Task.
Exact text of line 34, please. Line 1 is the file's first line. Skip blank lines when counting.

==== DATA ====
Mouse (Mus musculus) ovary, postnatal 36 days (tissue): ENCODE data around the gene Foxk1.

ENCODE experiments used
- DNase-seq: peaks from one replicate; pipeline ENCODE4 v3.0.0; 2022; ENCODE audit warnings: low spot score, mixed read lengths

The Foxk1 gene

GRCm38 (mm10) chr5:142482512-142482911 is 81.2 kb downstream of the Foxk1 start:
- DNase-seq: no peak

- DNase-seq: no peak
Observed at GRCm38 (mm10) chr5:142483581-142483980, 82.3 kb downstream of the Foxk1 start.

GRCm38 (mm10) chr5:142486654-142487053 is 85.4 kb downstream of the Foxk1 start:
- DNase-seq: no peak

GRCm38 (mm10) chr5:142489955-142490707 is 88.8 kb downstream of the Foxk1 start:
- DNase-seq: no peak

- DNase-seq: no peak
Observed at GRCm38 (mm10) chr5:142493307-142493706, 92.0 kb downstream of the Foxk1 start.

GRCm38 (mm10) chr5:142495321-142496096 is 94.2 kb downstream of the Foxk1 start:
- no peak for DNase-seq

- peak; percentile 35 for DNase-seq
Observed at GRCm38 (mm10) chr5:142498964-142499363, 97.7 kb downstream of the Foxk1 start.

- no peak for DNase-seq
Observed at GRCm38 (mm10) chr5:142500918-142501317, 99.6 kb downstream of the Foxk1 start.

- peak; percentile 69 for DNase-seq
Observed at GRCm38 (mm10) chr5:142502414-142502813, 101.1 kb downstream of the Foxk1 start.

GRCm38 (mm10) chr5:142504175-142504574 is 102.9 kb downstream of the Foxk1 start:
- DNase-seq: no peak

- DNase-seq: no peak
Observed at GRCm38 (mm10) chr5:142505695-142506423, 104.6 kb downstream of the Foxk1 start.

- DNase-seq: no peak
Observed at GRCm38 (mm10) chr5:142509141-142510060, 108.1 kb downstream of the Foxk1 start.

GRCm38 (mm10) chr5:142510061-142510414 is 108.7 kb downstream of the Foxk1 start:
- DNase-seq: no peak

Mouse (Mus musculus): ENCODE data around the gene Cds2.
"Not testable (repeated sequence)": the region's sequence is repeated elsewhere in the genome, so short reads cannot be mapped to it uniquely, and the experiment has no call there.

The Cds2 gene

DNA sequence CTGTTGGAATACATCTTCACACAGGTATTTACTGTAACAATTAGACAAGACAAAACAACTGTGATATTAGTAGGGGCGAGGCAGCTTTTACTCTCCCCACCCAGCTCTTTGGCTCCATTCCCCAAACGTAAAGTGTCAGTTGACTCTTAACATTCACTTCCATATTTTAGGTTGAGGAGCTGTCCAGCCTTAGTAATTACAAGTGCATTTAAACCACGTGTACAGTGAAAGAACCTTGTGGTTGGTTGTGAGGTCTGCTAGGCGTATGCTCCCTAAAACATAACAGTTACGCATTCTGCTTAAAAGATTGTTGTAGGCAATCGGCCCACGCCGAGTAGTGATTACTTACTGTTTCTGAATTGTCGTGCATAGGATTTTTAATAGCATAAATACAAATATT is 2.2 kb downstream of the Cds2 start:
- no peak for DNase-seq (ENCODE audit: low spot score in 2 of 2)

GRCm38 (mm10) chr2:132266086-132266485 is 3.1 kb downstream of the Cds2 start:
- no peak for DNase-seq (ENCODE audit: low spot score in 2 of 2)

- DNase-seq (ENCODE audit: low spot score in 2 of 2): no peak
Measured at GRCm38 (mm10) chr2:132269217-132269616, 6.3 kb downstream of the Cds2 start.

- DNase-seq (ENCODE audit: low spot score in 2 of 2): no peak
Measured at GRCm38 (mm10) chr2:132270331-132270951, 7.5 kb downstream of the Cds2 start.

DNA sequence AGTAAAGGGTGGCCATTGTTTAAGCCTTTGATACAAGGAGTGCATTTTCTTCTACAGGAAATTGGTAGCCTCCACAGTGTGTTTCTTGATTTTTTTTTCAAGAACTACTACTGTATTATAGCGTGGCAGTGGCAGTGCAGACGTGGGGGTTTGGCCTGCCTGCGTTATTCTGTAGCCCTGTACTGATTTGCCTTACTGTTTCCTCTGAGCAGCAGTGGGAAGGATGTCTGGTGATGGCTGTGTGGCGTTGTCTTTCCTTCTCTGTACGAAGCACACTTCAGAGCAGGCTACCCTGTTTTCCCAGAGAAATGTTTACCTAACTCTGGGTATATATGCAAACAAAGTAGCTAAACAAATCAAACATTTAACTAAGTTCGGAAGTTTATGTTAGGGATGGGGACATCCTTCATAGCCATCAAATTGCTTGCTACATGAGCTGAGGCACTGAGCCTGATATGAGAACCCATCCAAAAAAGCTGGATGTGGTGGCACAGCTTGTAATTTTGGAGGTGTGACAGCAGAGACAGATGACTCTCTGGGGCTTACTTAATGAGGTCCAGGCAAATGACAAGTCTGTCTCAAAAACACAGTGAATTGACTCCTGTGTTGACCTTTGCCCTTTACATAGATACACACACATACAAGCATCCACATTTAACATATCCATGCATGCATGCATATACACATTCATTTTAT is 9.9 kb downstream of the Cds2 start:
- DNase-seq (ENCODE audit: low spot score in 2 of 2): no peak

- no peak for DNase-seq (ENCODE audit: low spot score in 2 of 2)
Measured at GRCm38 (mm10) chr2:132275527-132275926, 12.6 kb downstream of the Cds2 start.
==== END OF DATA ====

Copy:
DNA sequence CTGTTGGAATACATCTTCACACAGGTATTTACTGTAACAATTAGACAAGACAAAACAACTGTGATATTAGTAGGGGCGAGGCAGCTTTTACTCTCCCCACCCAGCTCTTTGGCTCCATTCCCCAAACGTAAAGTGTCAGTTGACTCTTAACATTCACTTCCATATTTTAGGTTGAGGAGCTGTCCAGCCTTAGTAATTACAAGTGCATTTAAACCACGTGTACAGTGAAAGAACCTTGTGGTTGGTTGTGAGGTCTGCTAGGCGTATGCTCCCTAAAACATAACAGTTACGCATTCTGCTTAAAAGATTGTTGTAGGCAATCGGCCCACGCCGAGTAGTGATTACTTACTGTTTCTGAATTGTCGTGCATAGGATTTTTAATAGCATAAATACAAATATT is 2.2 kb downstream of the Cds2 start: